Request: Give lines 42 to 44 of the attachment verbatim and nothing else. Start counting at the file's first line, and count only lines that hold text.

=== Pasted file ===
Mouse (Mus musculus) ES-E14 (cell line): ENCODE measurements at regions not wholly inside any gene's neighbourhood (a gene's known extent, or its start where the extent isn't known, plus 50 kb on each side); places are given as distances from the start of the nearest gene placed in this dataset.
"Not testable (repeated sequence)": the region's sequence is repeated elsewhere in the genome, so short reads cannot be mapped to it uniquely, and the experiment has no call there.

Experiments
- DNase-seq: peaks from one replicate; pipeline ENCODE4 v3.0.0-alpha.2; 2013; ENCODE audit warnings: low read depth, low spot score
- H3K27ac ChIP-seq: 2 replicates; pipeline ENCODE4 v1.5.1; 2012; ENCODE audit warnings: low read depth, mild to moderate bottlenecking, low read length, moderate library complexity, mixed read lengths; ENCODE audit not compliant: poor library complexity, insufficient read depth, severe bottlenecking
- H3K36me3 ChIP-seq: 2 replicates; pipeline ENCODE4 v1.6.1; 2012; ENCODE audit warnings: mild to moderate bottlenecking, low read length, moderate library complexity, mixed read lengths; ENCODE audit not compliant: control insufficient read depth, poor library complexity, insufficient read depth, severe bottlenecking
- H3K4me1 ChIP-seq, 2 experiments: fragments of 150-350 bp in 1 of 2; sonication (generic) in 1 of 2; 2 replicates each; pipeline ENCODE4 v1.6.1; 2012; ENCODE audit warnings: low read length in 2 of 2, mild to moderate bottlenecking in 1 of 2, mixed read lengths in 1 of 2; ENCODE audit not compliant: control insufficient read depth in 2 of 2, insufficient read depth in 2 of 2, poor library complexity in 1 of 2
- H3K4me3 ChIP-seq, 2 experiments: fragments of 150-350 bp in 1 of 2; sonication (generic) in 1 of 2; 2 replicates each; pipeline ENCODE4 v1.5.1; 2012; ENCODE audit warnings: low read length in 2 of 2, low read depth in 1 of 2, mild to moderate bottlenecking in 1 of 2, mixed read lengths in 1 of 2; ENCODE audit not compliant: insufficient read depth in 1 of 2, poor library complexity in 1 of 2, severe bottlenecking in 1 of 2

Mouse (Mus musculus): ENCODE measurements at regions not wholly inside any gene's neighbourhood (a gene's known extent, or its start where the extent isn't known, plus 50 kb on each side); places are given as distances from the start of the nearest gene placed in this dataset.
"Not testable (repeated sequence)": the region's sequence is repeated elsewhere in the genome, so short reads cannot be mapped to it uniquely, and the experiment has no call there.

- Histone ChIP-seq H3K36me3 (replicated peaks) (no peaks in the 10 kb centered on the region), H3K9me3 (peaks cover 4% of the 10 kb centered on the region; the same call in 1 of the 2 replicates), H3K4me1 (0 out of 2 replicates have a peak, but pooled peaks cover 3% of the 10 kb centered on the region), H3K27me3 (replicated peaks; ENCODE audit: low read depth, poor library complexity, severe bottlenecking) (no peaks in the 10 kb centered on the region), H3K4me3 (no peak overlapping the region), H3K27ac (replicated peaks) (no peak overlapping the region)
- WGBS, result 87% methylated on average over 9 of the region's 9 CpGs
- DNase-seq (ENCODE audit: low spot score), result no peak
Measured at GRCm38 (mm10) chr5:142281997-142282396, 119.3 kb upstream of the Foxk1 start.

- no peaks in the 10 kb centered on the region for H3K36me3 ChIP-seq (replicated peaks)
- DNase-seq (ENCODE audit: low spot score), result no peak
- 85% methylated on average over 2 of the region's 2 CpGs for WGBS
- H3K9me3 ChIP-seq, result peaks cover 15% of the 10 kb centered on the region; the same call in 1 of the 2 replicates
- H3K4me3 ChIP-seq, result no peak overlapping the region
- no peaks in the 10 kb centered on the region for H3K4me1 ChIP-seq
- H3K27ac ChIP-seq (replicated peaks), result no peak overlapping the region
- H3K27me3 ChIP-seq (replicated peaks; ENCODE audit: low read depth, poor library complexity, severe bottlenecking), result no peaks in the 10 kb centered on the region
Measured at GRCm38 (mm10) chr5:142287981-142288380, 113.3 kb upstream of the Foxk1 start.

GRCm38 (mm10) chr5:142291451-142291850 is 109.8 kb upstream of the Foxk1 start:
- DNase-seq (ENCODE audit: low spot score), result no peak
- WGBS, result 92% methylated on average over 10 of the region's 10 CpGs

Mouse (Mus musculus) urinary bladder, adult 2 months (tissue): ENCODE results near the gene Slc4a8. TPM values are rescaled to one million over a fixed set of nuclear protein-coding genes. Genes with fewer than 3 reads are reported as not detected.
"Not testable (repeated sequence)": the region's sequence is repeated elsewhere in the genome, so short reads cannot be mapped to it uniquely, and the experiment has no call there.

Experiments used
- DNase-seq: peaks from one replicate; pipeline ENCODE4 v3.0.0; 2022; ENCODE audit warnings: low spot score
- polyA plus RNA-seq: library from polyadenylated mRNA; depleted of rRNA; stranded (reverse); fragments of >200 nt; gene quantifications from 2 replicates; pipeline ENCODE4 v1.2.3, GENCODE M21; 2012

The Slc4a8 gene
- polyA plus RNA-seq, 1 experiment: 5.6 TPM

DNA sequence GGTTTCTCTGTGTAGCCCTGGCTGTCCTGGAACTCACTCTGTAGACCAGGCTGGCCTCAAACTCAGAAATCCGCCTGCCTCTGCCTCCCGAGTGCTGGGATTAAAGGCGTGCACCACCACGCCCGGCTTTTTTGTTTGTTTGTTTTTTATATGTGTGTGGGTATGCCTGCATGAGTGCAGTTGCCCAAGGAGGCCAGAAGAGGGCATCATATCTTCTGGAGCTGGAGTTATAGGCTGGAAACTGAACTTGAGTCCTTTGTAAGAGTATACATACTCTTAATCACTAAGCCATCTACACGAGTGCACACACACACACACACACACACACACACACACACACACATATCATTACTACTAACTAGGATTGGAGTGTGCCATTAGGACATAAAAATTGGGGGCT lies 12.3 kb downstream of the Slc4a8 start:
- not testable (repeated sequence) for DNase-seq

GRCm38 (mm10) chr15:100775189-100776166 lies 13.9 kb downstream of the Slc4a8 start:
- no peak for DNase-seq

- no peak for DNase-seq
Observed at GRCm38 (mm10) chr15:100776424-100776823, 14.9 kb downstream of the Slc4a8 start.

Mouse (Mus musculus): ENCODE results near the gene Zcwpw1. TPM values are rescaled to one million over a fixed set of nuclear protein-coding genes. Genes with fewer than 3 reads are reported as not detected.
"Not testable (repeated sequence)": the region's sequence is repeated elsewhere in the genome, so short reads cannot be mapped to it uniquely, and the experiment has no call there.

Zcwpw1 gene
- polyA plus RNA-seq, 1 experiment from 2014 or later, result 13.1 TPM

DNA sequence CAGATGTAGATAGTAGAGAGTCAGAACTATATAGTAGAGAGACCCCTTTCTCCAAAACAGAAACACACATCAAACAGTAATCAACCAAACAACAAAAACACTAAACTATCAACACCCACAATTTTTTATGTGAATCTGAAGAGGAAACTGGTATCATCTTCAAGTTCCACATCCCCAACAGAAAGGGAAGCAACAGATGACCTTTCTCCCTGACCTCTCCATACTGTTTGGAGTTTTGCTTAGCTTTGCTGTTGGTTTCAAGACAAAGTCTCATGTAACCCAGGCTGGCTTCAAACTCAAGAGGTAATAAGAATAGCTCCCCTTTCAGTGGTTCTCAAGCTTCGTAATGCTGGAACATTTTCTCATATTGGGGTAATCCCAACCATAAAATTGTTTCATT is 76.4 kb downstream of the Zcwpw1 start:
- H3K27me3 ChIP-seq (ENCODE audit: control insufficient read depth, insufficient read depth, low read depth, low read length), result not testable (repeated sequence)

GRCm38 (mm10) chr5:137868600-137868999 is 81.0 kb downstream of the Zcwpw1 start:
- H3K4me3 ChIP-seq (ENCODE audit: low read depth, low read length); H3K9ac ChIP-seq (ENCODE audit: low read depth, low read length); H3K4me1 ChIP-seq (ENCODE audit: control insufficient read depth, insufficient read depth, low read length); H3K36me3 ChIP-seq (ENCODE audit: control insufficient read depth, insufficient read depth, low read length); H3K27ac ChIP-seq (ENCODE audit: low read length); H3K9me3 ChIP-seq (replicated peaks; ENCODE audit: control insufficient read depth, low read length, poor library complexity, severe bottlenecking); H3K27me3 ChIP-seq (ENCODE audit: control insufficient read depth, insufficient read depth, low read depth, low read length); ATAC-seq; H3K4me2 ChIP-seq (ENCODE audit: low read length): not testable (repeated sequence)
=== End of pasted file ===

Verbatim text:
Zcwpw1 gene
- polyA plus RNA-seq, 1 experiment from 2014 or later, result 13.1 TPM

DNA sequence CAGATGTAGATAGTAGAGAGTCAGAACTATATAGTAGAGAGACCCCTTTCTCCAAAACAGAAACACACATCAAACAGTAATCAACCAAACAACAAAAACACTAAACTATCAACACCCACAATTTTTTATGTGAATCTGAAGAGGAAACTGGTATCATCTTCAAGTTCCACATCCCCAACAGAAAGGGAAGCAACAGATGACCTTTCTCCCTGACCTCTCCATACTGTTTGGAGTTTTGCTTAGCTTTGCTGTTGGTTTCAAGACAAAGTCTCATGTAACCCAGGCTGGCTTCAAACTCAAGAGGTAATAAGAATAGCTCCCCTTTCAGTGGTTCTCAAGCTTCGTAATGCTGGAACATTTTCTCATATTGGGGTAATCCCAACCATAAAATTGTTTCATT is 76.4 kb downstream of the Zcwpw1 start: